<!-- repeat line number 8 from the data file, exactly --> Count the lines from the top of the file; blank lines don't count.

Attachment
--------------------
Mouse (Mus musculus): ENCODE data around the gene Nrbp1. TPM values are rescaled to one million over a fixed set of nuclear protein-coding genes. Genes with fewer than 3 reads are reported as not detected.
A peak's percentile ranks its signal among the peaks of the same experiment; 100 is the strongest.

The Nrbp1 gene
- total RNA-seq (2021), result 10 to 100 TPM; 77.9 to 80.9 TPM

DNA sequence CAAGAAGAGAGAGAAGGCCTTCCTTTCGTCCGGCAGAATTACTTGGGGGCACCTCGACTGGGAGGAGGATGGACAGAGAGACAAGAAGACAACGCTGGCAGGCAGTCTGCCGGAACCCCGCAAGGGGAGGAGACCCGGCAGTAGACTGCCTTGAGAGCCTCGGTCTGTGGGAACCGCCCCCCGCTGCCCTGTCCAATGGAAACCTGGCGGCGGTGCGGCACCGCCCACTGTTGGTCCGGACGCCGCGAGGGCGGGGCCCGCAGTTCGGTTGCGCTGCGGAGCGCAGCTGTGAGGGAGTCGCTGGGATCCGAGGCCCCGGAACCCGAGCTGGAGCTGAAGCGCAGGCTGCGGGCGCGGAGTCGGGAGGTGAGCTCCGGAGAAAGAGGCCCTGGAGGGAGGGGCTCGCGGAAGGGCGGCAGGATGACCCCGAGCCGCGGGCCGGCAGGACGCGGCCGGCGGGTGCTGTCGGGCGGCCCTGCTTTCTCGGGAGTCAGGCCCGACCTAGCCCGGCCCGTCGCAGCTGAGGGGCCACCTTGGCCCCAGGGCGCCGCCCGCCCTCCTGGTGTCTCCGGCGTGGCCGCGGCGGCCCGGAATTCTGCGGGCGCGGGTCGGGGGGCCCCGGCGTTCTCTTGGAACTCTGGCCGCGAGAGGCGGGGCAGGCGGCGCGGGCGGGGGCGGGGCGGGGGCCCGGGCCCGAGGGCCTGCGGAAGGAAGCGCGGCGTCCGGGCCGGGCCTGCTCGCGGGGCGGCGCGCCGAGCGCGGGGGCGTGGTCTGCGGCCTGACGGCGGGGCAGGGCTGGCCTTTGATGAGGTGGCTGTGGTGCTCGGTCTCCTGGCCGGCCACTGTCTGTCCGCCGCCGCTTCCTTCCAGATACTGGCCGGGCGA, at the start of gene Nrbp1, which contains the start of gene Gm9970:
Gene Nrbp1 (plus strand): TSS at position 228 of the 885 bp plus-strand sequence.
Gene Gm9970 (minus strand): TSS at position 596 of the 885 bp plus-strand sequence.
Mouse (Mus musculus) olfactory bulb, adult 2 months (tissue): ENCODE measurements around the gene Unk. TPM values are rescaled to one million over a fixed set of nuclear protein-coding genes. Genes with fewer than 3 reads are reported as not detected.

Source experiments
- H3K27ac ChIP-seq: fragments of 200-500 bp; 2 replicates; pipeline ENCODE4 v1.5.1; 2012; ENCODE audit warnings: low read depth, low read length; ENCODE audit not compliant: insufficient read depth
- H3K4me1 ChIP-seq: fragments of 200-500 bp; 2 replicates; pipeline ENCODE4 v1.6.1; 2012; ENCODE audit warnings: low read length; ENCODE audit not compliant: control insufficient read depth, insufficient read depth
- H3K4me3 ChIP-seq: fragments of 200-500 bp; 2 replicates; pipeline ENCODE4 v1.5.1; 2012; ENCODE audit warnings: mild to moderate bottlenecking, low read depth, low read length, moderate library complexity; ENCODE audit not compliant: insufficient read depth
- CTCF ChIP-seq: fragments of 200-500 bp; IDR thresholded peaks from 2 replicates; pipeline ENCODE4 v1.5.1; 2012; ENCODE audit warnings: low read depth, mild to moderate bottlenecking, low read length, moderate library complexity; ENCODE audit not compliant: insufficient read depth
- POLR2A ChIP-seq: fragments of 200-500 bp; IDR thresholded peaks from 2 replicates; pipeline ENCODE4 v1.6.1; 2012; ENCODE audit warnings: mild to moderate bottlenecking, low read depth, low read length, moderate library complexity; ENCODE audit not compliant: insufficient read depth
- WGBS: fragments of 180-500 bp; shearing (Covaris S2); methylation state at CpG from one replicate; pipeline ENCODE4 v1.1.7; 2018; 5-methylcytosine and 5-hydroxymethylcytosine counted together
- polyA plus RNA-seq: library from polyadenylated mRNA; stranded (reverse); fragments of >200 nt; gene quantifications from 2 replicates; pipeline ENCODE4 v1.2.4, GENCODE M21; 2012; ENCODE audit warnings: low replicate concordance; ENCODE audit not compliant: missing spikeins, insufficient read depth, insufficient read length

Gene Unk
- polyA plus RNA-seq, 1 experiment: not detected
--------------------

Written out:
Mouse (Mus musculus) olfactory bulb, adult 2 months (tissue): ENCODE measurements around the gene Unk. TPM values are rescaled to one million over a fixed set of nuclear protein-coding genes. Genes with fewer than 3 reads are reported as not detected.